Train Delays Reach 12 Year High, So What Can Businesses Do To Combat Employee Lateness? The Office of Rail and Road (ORR) has released data, showing that UK train delays have reached a 12 year high.
Aspects such as new timetables and harsh weather meant 14% of trains in the UK missed the industry’s Public Performance Measure (PPM) of punctuality in the 12 months prior to August 2018. The last time the annual average was worse was February 2006, when it was at 14.2%.
In order to classify as on time, trains must arrive within 10 minutes for long distance services and five minutes of their final station in London and southeast England
Over the past year, Britain’s railways have been hit by a series of major issues – which has had a knock-on effect with commuters and employees up and down the country.
In a survey conducted by
TotalJobs, nearly 1 in 10 employees commute to work by train, meaning rail disruptions could have a huge detrimental effect on absenteeism and lateness in the workplace.
So what can businesses and employers do to help tackle the effects of travel disruptions? ELAS HR Director, Pam Rogerson, explains:
his situation has a direct impact on employees and business alike. Staff are feeling that their jobs are at risk because of persistent and continuous lateness and disruption. From a business point of view, yes employers can encourage employees to find alternative modes of transport , car share , group together for taxis or use other public transport etc, but that doesn’t solve the problem. The impact on the economy must be substantial and business is suffering because of those lost man hours, trade losses and overall staff morale. Staff feel that they are under pressure to make up for the hours they have lost in their own time but playing catch-up isn’t productive. Many times a contract may have been lost or the company suffers financial implications for not servicing an appointment for example.
Alternative transport can’t be good for the economy, as if staff feel that their alternative is more reliable than trains, then this perpetuates the problem. More people will move away from trains, when as an economy, we want less cars on the roads.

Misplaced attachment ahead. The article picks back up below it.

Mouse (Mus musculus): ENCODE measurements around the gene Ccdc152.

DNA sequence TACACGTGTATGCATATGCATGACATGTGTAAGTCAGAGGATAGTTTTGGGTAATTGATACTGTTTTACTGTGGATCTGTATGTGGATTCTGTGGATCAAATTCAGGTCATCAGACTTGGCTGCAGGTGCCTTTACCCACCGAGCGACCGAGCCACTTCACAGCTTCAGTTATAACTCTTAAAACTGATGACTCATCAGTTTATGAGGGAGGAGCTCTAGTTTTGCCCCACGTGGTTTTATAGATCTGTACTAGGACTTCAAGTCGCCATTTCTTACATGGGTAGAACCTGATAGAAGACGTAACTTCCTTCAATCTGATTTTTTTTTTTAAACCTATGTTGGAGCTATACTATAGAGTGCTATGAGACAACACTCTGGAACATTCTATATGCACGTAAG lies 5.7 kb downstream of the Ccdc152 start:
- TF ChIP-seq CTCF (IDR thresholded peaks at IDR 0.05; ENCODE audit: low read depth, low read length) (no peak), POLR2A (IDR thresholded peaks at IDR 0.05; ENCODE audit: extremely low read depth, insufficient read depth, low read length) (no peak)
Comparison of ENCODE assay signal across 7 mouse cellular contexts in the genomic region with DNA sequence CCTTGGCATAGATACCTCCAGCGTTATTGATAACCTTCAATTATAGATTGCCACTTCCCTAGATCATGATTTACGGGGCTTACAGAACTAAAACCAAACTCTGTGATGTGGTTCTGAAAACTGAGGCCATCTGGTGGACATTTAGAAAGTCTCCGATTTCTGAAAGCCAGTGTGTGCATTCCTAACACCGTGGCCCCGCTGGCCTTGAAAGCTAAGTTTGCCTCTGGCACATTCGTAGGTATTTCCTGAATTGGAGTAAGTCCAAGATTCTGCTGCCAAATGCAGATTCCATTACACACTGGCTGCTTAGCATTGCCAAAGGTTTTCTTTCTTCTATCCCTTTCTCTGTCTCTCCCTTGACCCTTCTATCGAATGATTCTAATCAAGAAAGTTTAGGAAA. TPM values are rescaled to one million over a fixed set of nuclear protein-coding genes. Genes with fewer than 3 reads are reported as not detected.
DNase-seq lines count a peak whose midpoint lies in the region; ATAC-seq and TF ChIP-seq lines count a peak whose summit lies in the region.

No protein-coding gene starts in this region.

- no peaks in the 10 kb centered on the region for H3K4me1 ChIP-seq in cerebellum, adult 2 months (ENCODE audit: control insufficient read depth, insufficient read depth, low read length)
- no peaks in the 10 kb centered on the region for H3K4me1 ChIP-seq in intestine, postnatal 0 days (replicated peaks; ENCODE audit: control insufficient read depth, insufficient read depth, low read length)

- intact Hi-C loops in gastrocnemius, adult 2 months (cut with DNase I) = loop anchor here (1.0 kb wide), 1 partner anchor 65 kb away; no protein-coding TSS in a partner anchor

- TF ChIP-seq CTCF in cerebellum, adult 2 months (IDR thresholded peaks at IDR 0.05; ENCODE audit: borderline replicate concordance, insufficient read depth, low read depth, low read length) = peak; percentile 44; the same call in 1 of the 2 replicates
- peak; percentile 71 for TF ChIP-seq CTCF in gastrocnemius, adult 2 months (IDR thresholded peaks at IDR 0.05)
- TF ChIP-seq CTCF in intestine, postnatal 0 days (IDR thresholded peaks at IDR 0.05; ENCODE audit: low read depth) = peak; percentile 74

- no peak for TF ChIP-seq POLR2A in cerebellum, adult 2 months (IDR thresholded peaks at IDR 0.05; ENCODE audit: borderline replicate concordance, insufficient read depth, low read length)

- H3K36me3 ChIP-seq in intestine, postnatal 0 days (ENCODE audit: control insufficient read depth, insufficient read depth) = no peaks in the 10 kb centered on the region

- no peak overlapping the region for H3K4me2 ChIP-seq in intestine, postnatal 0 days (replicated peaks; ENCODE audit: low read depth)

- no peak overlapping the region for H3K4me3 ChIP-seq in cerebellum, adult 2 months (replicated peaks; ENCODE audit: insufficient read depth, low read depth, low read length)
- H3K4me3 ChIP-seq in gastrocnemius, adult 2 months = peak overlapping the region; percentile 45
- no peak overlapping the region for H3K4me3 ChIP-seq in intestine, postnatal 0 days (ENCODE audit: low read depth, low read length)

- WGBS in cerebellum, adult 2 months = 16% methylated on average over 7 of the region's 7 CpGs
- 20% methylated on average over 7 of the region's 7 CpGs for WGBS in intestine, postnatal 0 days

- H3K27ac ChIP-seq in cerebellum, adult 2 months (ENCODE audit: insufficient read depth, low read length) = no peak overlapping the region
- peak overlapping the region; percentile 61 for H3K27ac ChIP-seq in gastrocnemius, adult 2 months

Flexible hours aren’t a solution to this problem but can help ease the pressure in the short term, however flexible hours don’t always fit the business needs and each company needs to make an assessment based upon the needs of the business rather than the needs of a rail commuter.”
Employers may believe that disciplinary action is the way to solve absenteeism and lateness within a company. However, ELAS legal consultant, Emma O’Leary, believes there are more effective strategies to combat the above.
Lateness and absenteeism has long since been a headache for employers with traffic and public transport often being blamed. There are various way employer can address this and disciplinary action is usually the most common.
However, rather than use a stick approach, it may be time for employers to look at more progressive ways of tackling such disruption. Many employers operate ‘flexi-time’ policies, this is where a set number of hours must be worked in a week but it is the employee can choose (within reason) their start and finish times.
This gets the best out of employees because they can operate within hours that suit their lifestyle – whether it is doing the school run, or opting for the best time in which to commute most easily. This allows employees the freedom to avoid rush hour when the majority of transport disruption occurs but still allows them to complete their contracted hours. It might also be argued that they will be more productive at work because they have that freedom and are far less stressed by their daily commutes. Working from home is another way of allowing employees to completely avoid commuting. Home working is becoming popular and as long as the employee has adequate facilitates to complete their job at home, and this is adequate monitored, this can work very well. Again it allows the employee the freedom to work around their job and potentially get more from them in terms of productivity. It obviously does not work for all business or roles.”